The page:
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March 23, 2015
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New Study Shows that Pig Farmers Use Four Times as Many Antibiotics as Cattle Ranchers

"Pig farmers around the world, on average, use nearly four times as much antibiotics as cattle ranchers do, per pound of meat," says a study published last week in Proceedings of the National Academy of Sciences, Michaeleen Doucleff reports for NPR. "Poultry farmers fall somewhere between the two."

Researchers found that in 2010, the world used 63,000 tons of antibiotics for cows, chickens and pigs, which is twice as many antibiotics as those prescribed by doctors to fight infections, Doucleff writes. China is the biggest culprit of using antibiotics on pigs, but the U.S. is close behind in second, using about 10 percent of the world's total of antibiotics. Brazil, India and Germany round out the top five.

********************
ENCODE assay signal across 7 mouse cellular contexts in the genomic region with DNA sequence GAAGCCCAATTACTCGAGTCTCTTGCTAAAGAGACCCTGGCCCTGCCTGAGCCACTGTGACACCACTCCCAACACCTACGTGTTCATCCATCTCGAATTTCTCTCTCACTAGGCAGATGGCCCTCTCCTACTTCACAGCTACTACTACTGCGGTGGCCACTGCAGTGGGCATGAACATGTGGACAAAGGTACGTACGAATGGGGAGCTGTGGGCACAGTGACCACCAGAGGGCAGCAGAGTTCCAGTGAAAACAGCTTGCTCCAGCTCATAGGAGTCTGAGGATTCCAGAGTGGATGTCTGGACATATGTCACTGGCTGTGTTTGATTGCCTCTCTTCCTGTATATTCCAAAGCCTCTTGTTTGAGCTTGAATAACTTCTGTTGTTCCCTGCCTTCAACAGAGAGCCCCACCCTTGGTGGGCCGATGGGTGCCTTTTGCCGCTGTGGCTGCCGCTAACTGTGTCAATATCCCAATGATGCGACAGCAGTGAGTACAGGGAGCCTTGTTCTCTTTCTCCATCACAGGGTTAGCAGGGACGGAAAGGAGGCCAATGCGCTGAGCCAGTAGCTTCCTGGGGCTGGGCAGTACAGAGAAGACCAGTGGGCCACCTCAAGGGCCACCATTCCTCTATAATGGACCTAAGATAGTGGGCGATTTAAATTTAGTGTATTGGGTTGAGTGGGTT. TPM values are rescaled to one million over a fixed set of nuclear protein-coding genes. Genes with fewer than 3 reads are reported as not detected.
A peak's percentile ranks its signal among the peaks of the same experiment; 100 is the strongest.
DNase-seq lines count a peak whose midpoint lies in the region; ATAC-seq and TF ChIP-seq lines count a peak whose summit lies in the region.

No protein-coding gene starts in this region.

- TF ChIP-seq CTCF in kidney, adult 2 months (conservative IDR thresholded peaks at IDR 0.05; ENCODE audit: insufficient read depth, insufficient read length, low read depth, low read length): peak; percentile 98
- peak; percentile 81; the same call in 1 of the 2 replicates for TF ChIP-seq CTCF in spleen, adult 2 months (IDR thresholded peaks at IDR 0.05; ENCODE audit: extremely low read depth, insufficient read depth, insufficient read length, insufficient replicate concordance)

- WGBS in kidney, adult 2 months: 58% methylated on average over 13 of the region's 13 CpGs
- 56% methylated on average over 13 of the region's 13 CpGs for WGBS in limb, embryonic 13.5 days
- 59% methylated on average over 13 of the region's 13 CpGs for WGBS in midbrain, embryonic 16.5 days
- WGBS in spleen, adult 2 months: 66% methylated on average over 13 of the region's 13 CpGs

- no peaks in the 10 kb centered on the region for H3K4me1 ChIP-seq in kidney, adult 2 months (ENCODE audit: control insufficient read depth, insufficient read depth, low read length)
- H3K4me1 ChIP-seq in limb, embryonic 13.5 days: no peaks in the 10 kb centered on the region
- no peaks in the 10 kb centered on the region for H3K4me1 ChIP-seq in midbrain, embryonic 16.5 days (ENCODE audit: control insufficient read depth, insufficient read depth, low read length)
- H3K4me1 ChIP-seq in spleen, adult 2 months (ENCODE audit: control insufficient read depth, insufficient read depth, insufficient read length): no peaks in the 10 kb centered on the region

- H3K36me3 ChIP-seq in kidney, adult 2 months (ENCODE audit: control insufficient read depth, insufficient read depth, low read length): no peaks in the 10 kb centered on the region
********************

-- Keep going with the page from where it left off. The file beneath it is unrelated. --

Drug use is expected to continue to rise, Anderson writes. The study's author, Ramanan Laxminarayan, who directs the Center for Disease Dynamics Economics & Policy in Washington, D.C., told Doucleff, "We project in the next 20 years world consumption of antibiotics in animals will go up by two-thirds. The implications for the effectiveness of our antibiotics could be quite devastating."

See link to full article below.
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Four Times the Amount of Antibiotics Used on Pigs than Cattle
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